I ran across this Guardian piece today- it's a massive list of rules for writing fiction, as written by several well-known authors. Reading it through is pretty inspiring, and a little eye opening in some ways. I managed to break two of these "rules" in that last sentence. Anyway, this is long, but many of the rules were just too interesting not to share.
A few of my favorites:
Elmore Leonard- "Never use a verb other than "said" to carry dialogue. The line of dialogue belongs to the character; the verb is the writer sticking his nose in. But "said" is far less intrusive than "grumbled", "gasped", "cautioned", "lied". I once noticed Mary McCarthy ending a line of dialogue with "she asseverated" and had to stop reading and go to the dictionary."
Interesting, I interjected suddenly. I'm guilty of using words other than "said" in my own fiction. I think it's perfectly permissible as long as it's done sparingly.
Margaret Atwood- "Hold the reader's attention. (This is likely to work better if you can hold your own.) But you don't know who the reader is, so it's like shooting fish with a slingshot in the dark. What fascinates A will bore the pants off B."
Too true. There's no possible way to please everyone, I exclaimed.
Roddy Doyle- "Do not place a photograph of your favourite author on your desk, especially if the author is one of the famous ones who committed suicide."
I have a figurine of Oscar Wilde on mine. Does that count? I'm thinking not.
"Do give the work a name as quickly as possible. Own it, and see it. Dickens knew Bleak House was going to be called Bleak House before he started writing it. The rest must have been easy."
I've found in non-fiction that this is vital. I've been guilty of writing to a topic and meandering around until I finally put a title on it. That forces a focus. Did you see the Bleak House version with Gillian Anderson? That was outstanding. Netflix it if you haven't.
"Do not search amazon.co.uk for the book you haven't written yet."
Oddly, I did that yesterday on Amazon.com, I argued. It wasn't there. Get ready for it, suckers!
Helen Dunmore- "Finish the day's writing when you still want to continue."
This is the only one of the bunch that I can't figure out. Why would you do that, and how can you? When I'm going, I have to go. If it's 4 a.m., then it's 4 a.m. When the work demands it, it simply demands it.
Geoff Dyer- "Have more than one idea on the go at any one time. If it's a choice between writing a book and doing nothing I will always choose the latter. It's only if I have an idea for two books that I choose one rather than the other. I always have to feel that I'm bunking off from something."
This is likely why I have at least eight novels in various stages of completion but never seem to actually finish any of them. One will start to piss me off and I'll punish it by spending time with one of its brothers. Because, you know, fuck him.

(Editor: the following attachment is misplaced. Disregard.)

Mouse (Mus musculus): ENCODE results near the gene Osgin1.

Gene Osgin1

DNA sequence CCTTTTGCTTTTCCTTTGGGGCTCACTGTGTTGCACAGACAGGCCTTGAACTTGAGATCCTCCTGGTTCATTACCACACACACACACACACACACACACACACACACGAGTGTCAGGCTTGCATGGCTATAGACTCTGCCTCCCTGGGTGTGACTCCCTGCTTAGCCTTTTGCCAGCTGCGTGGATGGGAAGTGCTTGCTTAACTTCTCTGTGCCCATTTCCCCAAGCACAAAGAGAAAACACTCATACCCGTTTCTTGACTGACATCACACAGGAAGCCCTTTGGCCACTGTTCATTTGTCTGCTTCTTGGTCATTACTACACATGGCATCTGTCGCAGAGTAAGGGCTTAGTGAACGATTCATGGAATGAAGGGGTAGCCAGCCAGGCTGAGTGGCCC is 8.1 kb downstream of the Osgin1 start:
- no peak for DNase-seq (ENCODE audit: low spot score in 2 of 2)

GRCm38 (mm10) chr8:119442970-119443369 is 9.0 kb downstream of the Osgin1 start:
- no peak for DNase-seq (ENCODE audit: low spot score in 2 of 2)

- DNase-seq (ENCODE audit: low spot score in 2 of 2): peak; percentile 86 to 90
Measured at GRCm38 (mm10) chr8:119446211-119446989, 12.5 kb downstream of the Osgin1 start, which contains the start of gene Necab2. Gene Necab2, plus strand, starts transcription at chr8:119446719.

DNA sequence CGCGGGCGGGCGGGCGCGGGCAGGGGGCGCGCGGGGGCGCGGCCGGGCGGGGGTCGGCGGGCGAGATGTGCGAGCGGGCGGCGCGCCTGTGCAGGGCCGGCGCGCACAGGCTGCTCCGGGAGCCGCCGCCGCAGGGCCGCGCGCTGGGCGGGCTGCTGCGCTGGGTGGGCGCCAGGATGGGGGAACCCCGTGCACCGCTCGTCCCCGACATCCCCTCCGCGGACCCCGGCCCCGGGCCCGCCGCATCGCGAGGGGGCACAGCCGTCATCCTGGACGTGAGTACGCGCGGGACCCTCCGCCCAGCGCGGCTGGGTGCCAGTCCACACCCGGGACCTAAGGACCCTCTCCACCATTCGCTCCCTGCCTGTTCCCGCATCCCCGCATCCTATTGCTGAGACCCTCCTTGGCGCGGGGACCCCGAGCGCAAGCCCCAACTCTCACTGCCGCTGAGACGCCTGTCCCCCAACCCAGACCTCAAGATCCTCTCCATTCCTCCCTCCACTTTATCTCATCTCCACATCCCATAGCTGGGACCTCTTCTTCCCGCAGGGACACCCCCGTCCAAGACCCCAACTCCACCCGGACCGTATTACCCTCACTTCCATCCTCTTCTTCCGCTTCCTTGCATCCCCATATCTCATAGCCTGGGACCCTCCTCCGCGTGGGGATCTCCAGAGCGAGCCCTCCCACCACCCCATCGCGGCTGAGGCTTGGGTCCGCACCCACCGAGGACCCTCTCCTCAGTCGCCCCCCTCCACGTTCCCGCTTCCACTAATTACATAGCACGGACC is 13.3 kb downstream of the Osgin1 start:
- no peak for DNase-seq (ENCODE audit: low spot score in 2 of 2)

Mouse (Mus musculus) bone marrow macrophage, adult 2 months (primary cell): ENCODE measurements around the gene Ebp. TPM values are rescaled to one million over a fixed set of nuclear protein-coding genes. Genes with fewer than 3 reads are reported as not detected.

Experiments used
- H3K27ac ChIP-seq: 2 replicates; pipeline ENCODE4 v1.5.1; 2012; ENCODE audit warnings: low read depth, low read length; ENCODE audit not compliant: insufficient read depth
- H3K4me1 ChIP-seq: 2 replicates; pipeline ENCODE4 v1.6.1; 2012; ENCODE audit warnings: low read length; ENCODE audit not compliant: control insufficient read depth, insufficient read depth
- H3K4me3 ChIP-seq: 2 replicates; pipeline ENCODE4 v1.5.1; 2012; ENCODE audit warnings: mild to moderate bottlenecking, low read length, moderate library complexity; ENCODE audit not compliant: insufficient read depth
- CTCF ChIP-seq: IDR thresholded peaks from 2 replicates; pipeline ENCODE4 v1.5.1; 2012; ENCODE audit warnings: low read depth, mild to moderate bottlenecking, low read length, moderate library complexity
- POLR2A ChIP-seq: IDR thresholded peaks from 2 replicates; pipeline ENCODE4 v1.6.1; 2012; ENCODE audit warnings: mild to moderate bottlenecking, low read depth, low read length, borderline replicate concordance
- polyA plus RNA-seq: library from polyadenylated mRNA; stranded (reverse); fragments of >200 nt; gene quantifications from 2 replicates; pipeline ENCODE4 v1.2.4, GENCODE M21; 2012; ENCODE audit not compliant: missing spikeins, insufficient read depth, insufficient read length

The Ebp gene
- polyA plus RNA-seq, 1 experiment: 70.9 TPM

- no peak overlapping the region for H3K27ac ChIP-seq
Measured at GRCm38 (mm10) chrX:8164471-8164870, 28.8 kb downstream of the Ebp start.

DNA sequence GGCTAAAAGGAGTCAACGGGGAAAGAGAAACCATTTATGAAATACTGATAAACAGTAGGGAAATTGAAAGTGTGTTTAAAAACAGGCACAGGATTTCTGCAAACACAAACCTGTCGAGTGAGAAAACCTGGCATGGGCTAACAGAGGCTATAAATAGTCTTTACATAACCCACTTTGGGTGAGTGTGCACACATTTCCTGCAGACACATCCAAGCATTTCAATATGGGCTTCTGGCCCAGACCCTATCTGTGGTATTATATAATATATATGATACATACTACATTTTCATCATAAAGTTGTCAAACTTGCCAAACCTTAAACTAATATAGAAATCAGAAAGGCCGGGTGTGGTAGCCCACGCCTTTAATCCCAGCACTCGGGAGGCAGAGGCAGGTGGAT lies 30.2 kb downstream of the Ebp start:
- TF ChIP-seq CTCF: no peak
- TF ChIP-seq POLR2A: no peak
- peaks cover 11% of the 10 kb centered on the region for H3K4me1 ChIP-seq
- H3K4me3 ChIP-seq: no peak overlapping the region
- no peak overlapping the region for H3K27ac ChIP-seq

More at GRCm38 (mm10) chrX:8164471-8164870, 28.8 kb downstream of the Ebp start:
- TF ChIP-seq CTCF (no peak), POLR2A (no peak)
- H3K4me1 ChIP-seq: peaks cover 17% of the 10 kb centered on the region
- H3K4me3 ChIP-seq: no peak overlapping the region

"Beware of clichés. Not just the clichés that Martin Amis is at war with. There are clichés of response as well as expression. There are clichés of observation and of thought – even of conception. Many novels, even quite a few adequately written ones, are clichés of form which conform to clichés of expectation."
This may be the most thought provoking of them all. I have actually struggled with getting back into the cliches of observation and thought out of fear that my stuff is not the expectation. It's not what the masses want, and that makes it a little scary. These little bastards may end up living with me for the rest of my life instead of leaving home and finding the safety of a bookstore to rest in.
Anne Enright- "Remember, if you sit at your desk for 15 or 20 years, every day, not counting weekends, it changes you. It just does. It may not improve your temper, but it fixes something else. It makes you more free."
True. It is quite freeing, in a tied-down kind of way.
Richard Ford- "Don't drink and write at the same time."
Don't be insane.
Jonathan Franzen- "The reader is a friend, not an adversary, not a spectator."
That is a fascinating statement. Imagine your reader as a friend, and here is a story that you are sharing with him. I can imagine that JK Rowling saw readers as friends and confidants as she wrote her series. I don't think that I have ever, ever done that, but it makes all the sense in the world. I'm going to sincerely try to do this instead of seeing him as a spectator and wanting him to sit down and shut up and listen to what I have to say.
"The most purely autobiographical fiction requires pure invention. Nobody ever wrote a more auto biographical story than "The Metamorphosis"."
This is an interesting thing that doesn't sound as true as it is until you think of fantasy works and just how personal they are. I do think that my fantasy items are far more personal than my other pieces.
Esther Freud- "Editing is everything. Cut until you can cut no more. What is left often springs into life."
I think I've cut more than I've kept in my fiction. Maybe it's meant to be that way. Editing your own work out is so painful, though. All of those imagined scenes that will never be. :(
"Trust your reader. Not everything needs to be explained. If you really know something, and breathe life into it, they'll know it too."
This is the difference between knowing what the force is, what it does and what it feels like and being fed some crap about midichlorians. Sometimes, you have to trust the reader and let the story loose so the reader forms his own conclusions.